There's been a lot of discussion of what Joe Biden apparently said to Barack Obama at the HCR signing ceremony:
When he turns to the president, some combination of careful listening and lip-reading suggests that Biden said "((this is)) a big fucking deal".
I'm not interested in whether and how the FCC should get involved in the use of a taboo word on the air — or whether it matters that you need a good imagination to be sure that you heard it — but rather in something about the part of the remark that remains if we leave the taboo word out.
As the OED tells us, "a big deal" (with or without the taboo intensifier) is an American expression for "Something considered important; a cause for excitement or concern." But the phrase is also "Used as an ironical exclamation to express one's contempt for something regarded as impressive or important by another person."
However, the contemptuous sense seems to be associated specifically with the exclamatory fragment "big deal", where the determiner is omitted. That version can't be used predicatively: "This is big deal" might be the boast of a Russian who never mastered the English determiner system, but it's not something that a native speaker would say "to express contempt for something regarded as impressive by another person".
Idiomatic contempt aside, the anarthrous exclamatory fragment "big deal" is syntactically regular, in that there are lots of other adjective+noun combinations used in a similar way. Some of them are also normally ironic, like "smooth move", but most may be sincere: "good man", "nice try", "cute shoes", "great idea", …
There are always corresponding regular nouns phrases, like "a great idea" or "those cute shoes". But the idiomatic irony associated with "big deal" seems to be limited to the isolated exclamatory form — and in the same way, the isolated exclamatory form in that case seems to be only the ironic idiom.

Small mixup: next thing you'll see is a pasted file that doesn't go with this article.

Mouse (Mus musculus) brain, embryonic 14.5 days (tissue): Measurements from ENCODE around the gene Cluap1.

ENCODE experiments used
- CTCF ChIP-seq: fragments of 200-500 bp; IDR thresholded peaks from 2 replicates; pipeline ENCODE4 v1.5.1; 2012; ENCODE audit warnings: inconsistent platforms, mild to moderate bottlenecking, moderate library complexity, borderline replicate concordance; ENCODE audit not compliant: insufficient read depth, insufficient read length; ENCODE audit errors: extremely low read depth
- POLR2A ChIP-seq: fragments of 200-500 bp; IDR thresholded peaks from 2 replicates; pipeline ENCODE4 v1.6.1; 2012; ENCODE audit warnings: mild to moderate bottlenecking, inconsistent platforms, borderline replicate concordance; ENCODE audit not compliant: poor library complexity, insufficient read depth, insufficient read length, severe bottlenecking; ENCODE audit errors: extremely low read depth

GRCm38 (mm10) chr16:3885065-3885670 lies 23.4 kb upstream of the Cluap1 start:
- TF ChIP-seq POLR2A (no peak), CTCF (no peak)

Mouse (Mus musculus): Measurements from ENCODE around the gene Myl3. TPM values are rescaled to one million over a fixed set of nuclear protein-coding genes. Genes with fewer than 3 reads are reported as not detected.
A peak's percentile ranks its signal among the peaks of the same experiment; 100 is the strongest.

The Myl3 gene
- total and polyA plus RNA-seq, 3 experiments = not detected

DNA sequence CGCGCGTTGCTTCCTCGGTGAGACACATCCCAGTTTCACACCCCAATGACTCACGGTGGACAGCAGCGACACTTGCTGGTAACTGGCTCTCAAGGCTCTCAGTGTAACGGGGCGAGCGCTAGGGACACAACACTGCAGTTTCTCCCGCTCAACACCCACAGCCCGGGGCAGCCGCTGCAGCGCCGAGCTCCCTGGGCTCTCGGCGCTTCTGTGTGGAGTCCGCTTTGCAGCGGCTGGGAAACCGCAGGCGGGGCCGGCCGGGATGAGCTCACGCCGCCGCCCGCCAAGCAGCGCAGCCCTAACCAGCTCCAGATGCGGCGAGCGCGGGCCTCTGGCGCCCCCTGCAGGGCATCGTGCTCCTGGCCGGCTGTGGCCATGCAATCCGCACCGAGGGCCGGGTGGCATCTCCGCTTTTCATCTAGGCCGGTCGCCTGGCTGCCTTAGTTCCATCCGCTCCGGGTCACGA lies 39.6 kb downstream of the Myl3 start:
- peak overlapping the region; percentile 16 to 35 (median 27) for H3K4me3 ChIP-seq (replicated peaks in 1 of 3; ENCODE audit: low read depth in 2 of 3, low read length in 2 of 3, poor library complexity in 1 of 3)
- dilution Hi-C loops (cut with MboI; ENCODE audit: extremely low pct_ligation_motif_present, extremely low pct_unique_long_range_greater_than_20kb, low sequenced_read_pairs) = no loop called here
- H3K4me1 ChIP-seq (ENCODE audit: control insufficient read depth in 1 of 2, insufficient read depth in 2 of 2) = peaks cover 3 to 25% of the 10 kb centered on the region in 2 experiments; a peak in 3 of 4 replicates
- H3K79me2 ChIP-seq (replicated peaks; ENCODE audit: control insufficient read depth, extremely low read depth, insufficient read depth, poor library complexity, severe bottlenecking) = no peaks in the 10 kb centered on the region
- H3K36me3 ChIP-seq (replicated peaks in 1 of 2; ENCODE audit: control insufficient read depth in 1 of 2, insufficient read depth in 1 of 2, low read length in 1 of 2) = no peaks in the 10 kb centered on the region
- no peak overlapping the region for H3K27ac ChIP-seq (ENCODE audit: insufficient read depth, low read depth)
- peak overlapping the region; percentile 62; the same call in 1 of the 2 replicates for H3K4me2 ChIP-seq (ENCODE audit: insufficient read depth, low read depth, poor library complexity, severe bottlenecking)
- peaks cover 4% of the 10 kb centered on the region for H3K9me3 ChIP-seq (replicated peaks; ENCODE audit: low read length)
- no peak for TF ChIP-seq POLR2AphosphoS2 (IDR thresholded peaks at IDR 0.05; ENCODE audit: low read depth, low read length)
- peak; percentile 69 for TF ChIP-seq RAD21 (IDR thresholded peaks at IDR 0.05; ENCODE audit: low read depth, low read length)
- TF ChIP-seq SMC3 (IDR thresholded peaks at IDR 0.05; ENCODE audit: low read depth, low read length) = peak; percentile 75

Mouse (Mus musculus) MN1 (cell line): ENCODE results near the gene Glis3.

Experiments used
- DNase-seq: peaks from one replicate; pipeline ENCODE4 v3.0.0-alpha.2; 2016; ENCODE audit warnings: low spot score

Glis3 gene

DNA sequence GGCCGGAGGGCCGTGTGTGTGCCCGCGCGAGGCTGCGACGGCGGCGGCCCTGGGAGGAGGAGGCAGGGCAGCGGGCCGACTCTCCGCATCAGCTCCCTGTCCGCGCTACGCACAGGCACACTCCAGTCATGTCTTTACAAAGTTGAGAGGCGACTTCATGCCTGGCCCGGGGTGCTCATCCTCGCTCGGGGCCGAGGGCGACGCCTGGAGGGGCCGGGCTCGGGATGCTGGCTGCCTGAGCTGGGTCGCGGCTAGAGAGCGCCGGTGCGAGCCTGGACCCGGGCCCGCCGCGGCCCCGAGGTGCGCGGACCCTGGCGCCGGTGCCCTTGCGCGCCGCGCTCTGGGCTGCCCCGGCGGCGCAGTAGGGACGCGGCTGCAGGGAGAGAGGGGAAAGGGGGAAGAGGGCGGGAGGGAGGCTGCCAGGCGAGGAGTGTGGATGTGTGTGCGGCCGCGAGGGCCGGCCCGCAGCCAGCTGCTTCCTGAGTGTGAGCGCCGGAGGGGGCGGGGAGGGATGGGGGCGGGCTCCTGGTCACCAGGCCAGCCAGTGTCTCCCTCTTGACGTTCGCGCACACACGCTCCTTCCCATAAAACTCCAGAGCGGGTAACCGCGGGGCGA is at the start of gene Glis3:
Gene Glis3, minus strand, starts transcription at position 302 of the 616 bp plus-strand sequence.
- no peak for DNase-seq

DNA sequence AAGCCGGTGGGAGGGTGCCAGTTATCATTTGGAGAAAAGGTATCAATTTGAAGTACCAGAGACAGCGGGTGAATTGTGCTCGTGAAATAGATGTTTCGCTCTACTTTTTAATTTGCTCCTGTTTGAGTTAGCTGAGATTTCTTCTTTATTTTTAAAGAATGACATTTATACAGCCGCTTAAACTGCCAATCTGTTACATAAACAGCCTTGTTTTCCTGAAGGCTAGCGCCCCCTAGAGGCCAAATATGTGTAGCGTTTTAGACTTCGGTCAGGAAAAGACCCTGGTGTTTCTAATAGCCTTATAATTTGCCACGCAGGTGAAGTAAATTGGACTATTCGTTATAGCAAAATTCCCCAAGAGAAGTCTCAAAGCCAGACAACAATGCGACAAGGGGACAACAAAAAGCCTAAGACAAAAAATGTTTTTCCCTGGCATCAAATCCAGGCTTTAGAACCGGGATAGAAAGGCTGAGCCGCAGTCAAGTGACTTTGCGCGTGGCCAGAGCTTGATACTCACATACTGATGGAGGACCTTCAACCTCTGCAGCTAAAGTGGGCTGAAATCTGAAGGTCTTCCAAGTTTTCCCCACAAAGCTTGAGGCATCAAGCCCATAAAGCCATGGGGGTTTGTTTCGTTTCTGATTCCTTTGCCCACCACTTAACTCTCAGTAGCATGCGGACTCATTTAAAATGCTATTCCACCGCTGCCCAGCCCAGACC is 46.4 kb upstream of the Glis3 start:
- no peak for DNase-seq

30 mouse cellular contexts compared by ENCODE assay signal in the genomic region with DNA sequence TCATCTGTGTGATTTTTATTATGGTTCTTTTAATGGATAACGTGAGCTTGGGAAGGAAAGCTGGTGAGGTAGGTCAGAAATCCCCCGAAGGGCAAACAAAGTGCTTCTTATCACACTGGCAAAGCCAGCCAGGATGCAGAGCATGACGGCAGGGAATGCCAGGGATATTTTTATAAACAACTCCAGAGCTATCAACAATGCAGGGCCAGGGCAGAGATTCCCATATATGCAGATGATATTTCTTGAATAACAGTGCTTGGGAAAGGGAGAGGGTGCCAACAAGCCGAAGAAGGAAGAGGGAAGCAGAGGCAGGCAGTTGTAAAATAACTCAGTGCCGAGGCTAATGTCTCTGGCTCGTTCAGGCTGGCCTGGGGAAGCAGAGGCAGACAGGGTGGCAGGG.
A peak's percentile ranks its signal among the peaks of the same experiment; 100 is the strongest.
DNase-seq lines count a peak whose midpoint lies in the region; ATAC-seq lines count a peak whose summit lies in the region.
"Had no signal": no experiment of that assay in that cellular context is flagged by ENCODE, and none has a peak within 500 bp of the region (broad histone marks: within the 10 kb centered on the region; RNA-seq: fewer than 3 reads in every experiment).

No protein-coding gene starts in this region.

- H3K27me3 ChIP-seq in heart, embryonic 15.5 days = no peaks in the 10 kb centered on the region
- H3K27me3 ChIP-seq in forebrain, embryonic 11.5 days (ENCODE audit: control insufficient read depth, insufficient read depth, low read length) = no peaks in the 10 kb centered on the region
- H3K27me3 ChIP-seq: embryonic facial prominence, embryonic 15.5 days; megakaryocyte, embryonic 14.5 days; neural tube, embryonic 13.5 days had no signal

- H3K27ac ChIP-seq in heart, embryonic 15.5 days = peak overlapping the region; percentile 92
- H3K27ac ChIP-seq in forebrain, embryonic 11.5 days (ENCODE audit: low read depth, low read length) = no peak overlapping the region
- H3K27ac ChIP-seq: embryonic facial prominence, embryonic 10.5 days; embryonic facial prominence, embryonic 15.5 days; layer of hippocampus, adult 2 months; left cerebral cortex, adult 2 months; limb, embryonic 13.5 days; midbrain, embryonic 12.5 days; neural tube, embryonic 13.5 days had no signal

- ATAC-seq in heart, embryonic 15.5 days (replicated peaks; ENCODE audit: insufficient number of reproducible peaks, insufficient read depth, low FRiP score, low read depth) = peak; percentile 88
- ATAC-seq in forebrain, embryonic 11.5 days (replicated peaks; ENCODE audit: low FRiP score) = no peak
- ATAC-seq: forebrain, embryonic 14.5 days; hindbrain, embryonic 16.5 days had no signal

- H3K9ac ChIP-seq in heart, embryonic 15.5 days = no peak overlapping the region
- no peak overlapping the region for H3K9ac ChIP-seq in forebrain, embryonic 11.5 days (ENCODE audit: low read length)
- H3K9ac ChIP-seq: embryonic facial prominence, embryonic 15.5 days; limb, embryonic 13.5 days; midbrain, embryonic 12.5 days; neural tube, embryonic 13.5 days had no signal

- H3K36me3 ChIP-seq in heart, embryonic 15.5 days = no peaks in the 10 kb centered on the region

Thus vice-president Biden said "((that's)) a big fucking deal", and, I imagine, meant it sincerely. But if he'd said just "big fucking deal" it would have been a deflating attempt to subvert the moment.
The anarthrous exclamatory fragments are constrained in ways that are not entirely clear to me. For example, if you taste some soup with too much salt in it, you can certainly exclaim "wow, this soup is really salty!", but the anarthrous exclamative "salty soup!" doesn't seem to me to work.
Perhaps the exclamations are supposed to be at least nominally positive. Thus "tasty soup!" works, and "spicy soup!" seem appropriate if you like it that way, but not if you don't. But "tough luck!", though expressing support for the victim, involves a negative judgment about the event. I bet that someone has studied this.
The idiomatic irony of "big deal!" means that the valence constraint is inverted — you can safely say "big deal!" only to express contempt, not to express admiration. Luckily for president Obama, vice-president Biden seems to have started his remark with "this is a…". Otherwise, the commentariat would be buzzing a different buzz.